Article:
From education to employment

Digital Literacy Curriculum Drive Forward European Skills Agenda

Microsoft is one of those trademark company names that seems to perfectly symbolise the all ““ pervasive nature of international business and technology, making the vast majority of our machines work smoothly.

However, there are those communities and individuals who are less fortunate in the provision of infrastructure than others. And the software giant has taken steps to meet that challenge and to tackle the perceived skills shortage in Europe through a combination of expanding the number and quality of academies, and through the initiation of their digital literacy curriculum. These are intended to support the work of the European Alliance on Skills for Employability.

Digital Literacy

This new digital literacy curriculum will supplement the existing Microsoft Unlimited Potential curriculum that is currently in use in community centres across Europe. The digital literacy curriculum will be freely available to governments, academia and other nongovernmental organizations, and will be accessible online. The curriculum includes e-learning and online personal assessments of five modules. It also provides a foundation-level training program to stimulate interest in higher-level professional qualifications.

There is also to be development of the network of Microsoft IT Academies, with an increase from 1,900 to more than 8,000 by 2010. This has the intention of providing broad local access to technology skills training for more than 6 million adults. More than 2 million citizens will be in a position to use the IT Academies to secure certifications that are recognized by employers throughout Europe.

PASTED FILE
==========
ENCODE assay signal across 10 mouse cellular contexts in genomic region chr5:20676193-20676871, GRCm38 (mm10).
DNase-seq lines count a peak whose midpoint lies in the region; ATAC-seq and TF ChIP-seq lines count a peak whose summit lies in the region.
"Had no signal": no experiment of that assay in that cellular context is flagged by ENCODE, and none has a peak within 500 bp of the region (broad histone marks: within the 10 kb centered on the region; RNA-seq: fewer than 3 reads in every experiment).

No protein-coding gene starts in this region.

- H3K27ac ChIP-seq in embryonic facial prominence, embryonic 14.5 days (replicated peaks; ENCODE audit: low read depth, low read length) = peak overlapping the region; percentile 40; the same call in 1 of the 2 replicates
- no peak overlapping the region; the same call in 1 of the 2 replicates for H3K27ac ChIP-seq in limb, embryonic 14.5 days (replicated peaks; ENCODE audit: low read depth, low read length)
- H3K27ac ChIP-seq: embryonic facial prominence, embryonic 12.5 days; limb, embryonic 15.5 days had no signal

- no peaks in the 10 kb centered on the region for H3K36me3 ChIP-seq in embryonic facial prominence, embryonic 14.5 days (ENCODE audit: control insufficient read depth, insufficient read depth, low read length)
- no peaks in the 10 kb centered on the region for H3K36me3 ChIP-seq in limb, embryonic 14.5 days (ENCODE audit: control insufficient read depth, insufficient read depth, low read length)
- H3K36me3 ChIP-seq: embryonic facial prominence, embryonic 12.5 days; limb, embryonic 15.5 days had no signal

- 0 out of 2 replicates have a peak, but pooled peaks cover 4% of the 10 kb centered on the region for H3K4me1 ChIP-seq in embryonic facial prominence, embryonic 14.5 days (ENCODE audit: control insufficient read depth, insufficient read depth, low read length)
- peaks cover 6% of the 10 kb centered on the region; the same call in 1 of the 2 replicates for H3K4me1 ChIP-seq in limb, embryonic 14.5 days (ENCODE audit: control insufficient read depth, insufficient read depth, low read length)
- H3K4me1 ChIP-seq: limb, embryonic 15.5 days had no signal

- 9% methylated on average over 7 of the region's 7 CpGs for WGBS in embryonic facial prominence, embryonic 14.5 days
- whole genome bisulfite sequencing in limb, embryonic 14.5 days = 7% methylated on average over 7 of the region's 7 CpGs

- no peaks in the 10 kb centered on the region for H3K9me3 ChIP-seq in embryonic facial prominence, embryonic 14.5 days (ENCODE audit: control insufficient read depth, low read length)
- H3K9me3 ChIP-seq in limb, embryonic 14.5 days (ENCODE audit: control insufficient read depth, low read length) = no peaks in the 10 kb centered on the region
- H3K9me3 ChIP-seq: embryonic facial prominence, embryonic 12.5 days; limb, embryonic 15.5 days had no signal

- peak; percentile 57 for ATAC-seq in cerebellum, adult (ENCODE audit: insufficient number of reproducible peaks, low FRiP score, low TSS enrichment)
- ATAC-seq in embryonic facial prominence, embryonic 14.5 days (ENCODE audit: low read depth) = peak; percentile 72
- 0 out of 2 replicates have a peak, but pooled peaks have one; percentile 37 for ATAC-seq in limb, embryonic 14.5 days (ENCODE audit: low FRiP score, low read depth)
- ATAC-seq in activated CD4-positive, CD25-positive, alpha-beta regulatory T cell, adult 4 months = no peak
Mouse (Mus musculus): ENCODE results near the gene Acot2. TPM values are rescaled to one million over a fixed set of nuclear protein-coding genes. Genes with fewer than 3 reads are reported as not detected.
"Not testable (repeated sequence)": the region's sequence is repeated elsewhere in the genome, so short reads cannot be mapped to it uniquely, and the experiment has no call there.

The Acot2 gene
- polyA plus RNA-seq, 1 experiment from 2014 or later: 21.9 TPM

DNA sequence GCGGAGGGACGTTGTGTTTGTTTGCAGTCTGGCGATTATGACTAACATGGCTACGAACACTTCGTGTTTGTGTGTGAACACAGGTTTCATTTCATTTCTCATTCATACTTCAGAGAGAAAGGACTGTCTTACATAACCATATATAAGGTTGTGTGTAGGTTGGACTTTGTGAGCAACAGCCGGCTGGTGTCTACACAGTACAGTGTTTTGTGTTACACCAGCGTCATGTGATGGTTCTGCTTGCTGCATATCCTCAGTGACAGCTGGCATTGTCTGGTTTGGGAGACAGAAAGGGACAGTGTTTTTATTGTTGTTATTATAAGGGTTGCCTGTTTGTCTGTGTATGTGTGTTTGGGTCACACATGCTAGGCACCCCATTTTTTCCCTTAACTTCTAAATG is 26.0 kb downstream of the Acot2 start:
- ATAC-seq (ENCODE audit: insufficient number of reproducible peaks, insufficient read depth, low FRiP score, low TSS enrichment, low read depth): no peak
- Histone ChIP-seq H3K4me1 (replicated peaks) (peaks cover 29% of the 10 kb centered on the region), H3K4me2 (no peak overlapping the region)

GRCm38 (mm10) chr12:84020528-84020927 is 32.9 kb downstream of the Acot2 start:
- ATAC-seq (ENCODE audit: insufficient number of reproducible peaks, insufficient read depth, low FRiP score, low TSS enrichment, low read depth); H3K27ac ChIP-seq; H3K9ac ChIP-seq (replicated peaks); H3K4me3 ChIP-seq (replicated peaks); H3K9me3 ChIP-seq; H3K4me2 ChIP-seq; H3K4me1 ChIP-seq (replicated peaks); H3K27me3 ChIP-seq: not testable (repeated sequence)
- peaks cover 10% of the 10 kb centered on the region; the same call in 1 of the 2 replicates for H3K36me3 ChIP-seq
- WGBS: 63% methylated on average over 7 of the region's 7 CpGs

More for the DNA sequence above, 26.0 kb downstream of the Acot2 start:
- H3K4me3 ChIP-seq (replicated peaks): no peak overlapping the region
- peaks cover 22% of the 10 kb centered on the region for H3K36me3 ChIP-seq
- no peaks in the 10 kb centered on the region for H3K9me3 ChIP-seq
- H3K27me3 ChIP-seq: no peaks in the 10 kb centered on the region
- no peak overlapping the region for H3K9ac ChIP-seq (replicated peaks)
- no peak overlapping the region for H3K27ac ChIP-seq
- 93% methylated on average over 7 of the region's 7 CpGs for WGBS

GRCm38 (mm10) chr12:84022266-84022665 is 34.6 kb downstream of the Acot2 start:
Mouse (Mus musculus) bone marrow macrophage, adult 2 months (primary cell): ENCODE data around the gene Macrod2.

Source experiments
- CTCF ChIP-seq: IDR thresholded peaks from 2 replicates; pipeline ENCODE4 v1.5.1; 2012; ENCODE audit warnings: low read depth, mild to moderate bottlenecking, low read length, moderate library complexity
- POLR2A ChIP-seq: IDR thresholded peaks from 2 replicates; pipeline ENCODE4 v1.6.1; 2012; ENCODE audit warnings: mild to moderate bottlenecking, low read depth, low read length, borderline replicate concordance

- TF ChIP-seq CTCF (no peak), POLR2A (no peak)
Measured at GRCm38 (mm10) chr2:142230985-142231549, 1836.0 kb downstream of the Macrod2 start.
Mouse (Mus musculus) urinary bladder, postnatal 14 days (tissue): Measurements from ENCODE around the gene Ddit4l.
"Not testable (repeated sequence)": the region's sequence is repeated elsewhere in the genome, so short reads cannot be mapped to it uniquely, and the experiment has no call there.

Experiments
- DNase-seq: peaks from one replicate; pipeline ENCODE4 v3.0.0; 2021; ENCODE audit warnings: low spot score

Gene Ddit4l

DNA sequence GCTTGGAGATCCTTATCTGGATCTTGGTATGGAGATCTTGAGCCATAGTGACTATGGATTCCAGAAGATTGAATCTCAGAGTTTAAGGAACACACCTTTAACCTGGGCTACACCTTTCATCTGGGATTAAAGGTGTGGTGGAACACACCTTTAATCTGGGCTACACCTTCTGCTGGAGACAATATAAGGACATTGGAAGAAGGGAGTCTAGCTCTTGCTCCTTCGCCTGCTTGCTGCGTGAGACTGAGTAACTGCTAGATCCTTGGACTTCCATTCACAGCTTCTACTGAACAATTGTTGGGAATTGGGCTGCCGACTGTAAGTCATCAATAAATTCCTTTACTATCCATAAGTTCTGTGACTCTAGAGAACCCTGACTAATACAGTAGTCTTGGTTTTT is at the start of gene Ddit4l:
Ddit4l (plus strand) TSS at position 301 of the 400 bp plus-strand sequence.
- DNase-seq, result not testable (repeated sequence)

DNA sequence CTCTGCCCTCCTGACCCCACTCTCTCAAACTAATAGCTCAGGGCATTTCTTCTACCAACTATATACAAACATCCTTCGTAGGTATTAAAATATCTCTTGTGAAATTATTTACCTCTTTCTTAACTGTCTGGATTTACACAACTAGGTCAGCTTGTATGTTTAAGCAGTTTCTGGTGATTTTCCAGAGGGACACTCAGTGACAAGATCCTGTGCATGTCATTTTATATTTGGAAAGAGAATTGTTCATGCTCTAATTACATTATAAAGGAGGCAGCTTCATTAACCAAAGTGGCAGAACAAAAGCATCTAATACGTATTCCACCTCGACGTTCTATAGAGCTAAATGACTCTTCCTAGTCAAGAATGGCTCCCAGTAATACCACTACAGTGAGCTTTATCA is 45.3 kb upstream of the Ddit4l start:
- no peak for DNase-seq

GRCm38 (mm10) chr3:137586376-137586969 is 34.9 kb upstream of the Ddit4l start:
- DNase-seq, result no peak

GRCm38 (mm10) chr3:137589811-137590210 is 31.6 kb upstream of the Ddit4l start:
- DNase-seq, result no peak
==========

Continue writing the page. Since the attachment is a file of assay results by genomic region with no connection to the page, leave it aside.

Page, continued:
Inclusion is one of the key tasks of Further Education both within and across national borders. To encourage greater inclusion and to fight exclusion from a lack of technology skills, Microsoft intend to bring the benefits of the field to some 250 million people by 2010 through a range of innovative technologies and partnerships. The ultimate aim of the programmes, Partners in Learning and Unlimited Potential, is to aid using technology to help improve education and learning, create opportunity, and raise living standards for people around the world.

EU and Business Join to Fight IT Skills Shortage

Speaking at the announcement this week, Günter Verheugen, vice president of the European Commission in charge of Enterprise and Industry, said: “Raising employment is the most effective way to generate growth and promote social inclusion. The challenges posed by an aging population make the modernization of social protection systems and the promotion of a life-cycle approach to work all the more important.

“To enhance access to employment for people of all ages and to raise productivity, the EU needs higher and more-effective investment in human capital and lifelong learning,” he continued. “Highly skilled people are the strongest currency of the 21st century. Partnership between businesses and stakeholders for the common goal of raising employability skills is key to success. I welcome the creation of the European Alliance on Skills for Employability as a vehicle to drive employability, competitiveness and growth for the people of Europe.”

President of Microsoft International, Jean Philippe Courtois, said: “The European Alliance on Skills for Employability will be crucial in enabling European citizens to gain access to training to develop 21st-century skills. We are proud to be working with such a leading group of industry partners to achieve this goal. The expansion of the IT Academies program and today’s launch of the digital literacy curriculum demonstrate Microsoft’s commitment to helping individuals acquire foundational ICT skills that will enable them to effectively participate in the 21st-century knowledge economy.”

Jethro Marsh

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